What are we looking at? Well, on the x-axis we have all points in the dataset, while on the y-axis we have distances between those points. Every time points or clusters are merged this is represented with a horizontal line. The vertical line represents the distances between merged points/clusters. Longer vertical lines in the dendrogram indicate that the distance between clusters is bigger. In the next step, we need to set a threshold distance and draw a horizontal line in this image. In general, we try to set the threshold in such a way that it cuts the tallest vertical line. In our example, we set it to 15. Here is how that is done:

plt.figure(figsize=(10, 7))  
dend = shc.dendrogram(shc.linkage(X, method='ward'))
plt.axhline(y=15, color='r', linestyle='--')

The number of clusters is determined by the number of vertical lines that are being intersected by the threshold line. As we can see the number of clusters in our example is 3.

Using Sci-Kit Learn

Alright, now we know how Agglomerative Clustering works behind the curtains. Let’s see how we can use it with Sci-Kit Learn:

aglo = AgglomerativeClustering(n_clusters=3)
aclusters = aglo.fit_predict(X)
print(accuracy_score(aclusters, y))

The accuracy is a bit smaller than when we were using K-Means Clustering. Let’s plot data and see how it compares with the real situation:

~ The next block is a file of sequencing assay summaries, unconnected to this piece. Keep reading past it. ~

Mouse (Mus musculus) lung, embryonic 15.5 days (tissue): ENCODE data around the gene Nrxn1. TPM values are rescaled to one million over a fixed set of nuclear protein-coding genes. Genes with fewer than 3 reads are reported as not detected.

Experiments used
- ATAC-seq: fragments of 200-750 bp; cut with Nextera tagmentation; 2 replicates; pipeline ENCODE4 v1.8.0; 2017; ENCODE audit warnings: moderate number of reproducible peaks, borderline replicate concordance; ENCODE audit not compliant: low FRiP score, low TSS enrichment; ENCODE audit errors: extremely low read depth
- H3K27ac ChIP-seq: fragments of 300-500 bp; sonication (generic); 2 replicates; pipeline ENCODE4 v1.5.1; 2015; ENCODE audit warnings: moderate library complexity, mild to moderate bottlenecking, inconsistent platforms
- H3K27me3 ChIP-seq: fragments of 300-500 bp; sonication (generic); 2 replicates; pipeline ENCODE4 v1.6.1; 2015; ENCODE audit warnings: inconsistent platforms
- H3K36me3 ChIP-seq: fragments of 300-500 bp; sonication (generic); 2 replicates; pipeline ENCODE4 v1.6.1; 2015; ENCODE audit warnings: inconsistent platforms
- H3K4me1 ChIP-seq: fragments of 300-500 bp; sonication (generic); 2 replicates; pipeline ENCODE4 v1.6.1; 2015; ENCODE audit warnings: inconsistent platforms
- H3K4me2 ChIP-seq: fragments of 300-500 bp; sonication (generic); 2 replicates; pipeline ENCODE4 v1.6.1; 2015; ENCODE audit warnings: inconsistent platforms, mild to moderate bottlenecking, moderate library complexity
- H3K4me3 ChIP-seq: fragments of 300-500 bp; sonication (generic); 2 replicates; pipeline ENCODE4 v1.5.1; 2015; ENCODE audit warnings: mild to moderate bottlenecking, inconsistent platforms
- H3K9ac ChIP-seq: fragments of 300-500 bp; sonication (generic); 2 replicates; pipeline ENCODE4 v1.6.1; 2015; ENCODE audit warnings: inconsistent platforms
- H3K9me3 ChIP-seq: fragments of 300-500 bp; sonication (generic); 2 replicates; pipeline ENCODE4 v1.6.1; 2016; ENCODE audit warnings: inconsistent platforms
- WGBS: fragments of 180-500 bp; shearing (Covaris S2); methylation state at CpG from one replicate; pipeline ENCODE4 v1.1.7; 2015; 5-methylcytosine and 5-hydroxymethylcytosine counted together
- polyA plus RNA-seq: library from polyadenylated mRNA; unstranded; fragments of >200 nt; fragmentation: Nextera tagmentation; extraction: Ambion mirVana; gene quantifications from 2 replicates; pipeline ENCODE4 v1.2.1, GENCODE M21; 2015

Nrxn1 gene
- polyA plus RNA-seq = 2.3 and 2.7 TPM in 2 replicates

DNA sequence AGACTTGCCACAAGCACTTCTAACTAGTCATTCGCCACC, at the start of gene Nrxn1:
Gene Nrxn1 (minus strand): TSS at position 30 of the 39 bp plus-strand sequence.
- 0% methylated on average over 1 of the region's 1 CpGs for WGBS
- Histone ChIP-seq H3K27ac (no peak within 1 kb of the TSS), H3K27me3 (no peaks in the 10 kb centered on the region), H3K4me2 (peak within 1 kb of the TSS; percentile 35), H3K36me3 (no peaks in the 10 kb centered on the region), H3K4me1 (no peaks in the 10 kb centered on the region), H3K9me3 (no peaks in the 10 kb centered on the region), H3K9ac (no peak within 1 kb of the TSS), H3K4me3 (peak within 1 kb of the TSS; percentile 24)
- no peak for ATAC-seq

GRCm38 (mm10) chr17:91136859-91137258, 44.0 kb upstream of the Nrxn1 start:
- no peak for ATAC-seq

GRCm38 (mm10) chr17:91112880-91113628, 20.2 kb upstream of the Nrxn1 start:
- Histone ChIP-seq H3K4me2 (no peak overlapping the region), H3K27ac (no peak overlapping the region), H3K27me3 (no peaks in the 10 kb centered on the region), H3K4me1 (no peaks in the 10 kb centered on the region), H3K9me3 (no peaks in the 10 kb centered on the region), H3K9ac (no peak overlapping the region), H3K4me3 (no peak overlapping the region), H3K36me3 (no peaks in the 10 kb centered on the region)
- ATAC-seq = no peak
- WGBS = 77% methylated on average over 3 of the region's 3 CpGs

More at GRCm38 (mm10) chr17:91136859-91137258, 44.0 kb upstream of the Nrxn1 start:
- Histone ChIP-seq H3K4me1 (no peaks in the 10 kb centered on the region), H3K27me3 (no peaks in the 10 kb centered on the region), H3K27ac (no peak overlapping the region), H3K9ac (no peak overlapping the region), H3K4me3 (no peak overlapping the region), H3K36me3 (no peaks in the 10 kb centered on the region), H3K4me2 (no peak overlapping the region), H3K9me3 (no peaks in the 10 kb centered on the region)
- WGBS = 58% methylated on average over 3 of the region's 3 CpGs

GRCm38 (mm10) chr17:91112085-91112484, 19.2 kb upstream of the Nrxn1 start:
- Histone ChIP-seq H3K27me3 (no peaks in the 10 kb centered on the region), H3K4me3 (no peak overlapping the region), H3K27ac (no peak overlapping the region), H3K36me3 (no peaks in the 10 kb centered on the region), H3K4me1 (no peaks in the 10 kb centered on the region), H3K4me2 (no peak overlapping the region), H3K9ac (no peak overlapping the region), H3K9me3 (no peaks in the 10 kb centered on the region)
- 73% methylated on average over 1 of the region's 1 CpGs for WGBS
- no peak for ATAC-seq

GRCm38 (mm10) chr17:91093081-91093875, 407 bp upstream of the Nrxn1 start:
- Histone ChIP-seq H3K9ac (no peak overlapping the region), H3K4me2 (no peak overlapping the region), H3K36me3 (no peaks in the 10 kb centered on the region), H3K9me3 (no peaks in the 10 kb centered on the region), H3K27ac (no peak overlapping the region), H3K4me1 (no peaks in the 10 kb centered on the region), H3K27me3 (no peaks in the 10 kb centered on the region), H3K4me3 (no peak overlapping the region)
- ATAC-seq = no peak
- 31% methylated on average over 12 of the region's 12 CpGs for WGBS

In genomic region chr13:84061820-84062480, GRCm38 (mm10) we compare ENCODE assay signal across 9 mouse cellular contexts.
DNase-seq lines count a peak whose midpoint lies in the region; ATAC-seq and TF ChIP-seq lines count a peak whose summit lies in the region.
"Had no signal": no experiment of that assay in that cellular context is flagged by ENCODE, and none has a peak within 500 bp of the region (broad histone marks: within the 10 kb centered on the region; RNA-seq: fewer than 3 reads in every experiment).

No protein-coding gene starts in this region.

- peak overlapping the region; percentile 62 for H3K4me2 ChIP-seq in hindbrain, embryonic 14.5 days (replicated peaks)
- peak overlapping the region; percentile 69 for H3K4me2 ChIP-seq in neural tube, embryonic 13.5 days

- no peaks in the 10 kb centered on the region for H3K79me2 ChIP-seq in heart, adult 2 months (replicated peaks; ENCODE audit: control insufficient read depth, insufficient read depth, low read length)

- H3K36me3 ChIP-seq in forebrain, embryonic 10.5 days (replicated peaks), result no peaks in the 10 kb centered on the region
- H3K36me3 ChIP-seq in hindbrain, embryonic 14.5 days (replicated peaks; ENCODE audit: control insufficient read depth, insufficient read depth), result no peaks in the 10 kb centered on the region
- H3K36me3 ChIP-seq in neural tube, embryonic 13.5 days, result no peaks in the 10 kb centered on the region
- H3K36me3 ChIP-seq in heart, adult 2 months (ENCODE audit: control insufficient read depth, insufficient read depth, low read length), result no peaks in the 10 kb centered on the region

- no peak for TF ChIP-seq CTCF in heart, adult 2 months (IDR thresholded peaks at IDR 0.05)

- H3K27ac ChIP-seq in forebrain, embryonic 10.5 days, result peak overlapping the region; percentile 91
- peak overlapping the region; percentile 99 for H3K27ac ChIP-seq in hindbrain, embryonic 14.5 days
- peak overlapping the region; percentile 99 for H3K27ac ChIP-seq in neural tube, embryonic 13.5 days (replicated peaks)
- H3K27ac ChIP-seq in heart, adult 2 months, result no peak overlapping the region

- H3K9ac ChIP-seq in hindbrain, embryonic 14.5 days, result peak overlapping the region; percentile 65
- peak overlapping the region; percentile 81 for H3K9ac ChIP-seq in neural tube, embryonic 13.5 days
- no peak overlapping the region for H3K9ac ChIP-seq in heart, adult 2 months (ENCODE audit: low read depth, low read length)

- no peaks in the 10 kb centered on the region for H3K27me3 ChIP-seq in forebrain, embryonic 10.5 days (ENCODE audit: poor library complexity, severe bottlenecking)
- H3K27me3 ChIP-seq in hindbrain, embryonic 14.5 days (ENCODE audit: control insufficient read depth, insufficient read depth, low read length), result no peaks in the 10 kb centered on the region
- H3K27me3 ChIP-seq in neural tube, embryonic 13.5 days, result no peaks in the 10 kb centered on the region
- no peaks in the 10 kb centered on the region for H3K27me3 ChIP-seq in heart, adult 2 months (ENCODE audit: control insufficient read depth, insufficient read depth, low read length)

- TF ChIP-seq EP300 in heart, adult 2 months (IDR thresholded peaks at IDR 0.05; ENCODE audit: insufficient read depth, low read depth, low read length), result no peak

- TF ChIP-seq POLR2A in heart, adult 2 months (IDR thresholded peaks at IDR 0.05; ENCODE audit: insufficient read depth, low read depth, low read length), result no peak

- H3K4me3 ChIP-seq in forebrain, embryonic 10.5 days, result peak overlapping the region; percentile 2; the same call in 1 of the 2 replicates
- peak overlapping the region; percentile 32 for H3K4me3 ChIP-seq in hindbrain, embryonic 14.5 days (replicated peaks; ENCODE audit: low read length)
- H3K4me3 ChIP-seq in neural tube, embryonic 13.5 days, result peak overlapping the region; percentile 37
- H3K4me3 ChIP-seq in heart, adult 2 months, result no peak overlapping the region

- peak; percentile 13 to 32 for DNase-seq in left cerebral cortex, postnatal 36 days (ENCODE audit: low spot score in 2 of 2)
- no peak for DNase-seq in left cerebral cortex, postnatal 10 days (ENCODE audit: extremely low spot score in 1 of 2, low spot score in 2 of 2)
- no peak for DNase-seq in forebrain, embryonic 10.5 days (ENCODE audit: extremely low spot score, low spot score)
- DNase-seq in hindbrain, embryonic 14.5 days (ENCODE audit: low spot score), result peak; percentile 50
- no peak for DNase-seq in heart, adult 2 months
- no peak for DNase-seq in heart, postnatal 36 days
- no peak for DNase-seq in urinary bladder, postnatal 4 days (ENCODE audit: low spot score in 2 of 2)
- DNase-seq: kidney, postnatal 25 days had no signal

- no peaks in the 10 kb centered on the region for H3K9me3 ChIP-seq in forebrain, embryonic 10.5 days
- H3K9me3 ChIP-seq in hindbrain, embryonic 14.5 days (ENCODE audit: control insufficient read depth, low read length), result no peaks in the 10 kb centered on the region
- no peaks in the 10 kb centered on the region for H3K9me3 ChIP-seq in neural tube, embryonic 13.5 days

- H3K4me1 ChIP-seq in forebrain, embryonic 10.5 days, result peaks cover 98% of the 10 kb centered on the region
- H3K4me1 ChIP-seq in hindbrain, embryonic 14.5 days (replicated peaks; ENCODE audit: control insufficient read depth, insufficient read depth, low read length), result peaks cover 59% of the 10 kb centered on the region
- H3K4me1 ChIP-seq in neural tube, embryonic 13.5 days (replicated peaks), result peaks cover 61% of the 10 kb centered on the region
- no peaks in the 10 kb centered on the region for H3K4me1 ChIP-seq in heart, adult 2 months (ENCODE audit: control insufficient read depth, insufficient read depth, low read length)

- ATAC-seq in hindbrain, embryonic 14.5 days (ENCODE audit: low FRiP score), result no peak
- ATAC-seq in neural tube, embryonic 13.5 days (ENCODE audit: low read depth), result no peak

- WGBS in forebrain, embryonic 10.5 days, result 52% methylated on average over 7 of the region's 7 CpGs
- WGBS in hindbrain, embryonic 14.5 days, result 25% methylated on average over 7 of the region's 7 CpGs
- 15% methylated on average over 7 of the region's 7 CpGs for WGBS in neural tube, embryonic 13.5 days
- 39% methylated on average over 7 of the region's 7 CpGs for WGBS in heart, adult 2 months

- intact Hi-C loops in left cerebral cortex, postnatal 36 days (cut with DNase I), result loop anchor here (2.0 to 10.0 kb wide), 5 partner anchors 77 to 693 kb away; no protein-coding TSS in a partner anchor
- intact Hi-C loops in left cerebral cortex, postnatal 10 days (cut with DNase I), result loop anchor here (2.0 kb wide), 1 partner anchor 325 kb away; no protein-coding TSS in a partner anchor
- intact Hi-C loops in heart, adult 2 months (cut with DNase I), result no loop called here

We can see that cluster of ‘Chinstrap’ class is much smaller than it is in reallity and that is where the lower accuracy comes from.


Unlike K-Means and Hierarchical Clustering, which are centroid-based algorithms, DBSCAN is a density-based algorithm. Effectively, this means that you don’t need to determine how many clusters do you need. We saw this at Hierarchical clustering, but DBSCAN takes it to another level. Instead of defining hyperparameter k, we define two hyperparameters for distance ε and the number of samples per cluster – n. Let’s break it into steps and it will be more clear:

  1. First, we assign a random sample x to the first cluster.
  2. We count how many samples have a distance from the sample x that is less or equal to ε. If the number of such samples is greater or equal to n, we add them in the cluster.